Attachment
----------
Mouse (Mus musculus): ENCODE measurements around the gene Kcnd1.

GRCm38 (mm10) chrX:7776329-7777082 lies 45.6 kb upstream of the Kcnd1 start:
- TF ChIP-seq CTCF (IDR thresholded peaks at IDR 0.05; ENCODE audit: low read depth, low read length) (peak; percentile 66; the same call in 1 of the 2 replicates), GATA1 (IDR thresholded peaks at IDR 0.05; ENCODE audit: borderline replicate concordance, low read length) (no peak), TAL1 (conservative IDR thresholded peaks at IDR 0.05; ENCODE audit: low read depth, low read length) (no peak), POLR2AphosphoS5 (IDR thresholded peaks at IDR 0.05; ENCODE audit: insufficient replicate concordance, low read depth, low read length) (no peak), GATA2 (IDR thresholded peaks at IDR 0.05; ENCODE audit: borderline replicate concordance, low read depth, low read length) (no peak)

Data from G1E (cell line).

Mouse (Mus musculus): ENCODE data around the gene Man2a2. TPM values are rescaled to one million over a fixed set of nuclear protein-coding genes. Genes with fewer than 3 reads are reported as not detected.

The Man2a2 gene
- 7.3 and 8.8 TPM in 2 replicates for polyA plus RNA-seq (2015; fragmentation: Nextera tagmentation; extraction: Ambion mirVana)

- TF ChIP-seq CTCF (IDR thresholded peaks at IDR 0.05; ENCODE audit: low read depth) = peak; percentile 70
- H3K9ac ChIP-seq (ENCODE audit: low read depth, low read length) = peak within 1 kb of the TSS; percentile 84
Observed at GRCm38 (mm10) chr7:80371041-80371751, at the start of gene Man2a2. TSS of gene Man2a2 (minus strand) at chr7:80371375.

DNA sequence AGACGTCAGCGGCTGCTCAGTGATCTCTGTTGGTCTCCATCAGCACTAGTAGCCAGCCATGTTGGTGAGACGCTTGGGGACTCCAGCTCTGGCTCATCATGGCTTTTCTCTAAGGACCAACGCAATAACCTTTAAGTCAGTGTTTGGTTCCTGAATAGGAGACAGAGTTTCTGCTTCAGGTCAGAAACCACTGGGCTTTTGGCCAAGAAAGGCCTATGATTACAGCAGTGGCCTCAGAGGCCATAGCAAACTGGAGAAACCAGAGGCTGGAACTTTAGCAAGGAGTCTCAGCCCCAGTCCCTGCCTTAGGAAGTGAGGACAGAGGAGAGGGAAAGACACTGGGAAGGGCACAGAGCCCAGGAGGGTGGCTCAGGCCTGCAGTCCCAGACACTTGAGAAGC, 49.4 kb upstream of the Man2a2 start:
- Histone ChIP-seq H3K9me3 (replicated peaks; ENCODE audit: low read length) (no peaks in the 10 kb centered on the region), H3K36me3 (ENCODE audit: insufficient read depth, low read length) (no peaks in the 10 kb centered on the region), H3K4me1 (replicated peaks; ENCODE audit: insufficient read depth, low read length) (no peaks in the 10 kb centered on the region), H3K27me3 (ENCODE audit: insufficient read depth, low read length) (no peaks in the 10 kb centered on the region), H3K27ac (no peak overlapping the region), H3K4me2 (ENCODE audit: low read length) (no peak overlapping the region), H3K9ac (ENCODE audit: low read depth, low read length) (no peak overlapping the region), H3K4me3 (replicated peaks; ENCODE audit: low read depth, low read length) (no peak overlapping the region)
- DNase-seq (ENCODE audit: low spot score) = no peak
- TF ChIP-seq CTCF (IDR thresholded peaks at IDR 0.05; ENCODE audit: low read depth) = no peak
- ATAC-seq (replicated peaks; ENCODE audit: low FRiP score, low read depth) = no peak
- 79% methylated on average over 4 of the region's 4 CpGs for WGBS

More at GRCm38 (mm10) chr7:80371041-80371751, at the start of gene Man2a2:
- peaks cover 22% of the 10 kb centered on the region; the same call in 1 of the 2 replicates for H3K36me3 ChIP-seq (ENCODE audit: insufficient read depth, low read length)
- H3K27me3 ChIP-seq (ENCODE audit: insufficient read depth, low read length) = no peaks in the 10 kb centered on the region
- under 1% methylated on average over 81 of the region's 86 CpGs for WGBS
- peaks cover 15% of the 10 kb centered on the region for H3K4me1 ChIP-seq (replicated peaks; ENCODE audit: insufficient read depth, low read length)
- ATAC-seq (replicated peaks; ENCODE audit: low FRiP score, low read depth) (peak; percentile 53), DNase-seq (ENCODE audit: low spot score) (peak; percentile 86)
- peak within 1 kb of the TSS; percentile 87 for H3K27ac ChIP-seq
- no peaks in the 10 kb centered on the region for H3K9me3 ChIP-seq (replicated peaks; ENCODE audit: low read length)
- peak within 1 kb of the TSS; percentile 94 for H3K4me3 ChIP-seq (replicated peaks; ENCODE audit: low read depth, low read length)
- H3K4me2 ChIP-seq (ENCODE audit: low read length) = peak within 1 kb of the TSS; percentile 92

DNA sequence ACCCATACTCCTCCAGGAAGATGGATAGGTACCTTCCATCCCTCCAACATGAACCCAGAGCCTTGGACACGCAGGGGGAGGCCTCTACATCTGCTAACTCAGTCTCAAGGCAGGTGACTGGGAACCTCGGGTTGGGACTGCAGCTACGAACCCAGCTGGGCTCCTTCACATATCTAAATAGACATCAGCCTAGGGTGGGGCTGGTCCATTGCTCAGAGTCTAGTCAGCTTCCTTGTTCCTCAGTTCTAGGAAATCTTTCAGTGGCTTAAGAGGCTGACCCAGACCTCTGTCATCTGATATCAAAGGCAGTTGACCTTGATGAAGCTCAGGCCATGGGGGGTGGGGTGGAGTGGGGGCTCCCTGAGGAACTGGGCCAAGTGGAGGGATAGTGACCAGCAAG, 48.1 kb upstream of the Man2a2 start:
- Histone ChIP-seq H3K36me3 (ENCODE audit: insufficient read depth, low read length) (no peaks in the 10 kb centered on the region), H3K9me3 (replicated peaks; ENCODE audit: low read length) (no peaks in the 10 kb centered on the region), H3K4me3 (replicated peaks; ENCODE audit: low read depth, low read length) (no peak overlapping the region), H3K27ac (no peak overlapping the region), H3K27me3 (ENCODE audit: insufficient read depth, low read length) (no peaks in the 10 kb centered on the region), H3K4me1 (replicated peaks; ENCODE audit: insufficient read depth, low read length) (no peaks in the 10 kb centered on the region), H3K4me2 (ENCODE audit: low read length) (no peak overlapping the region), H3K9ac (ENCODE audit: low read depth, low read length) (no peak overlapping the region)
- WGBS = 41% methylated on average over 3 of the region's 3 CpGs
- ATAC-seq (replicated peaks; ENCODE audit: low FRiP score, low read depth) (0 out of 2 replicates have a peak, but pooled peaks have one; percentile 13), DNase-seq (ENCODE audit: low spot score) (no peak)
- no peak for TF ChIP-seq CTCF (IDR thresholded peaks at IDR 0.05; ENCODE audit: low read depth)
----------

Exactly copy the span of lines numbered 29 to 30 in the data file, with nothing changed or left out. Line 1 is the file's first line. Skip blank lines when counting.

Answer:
- WGBS = 41% methylated on average over 3 of the region's 3 CpGs
- ATAC-seq (replicated peaks; ENCODE audit: low FRiP score, low read depth) (0 out of 2 replicates have a peak, but pooled peaks have one; percentile 13), DNase-seq (ENCODE audit: low spot score) (no peak)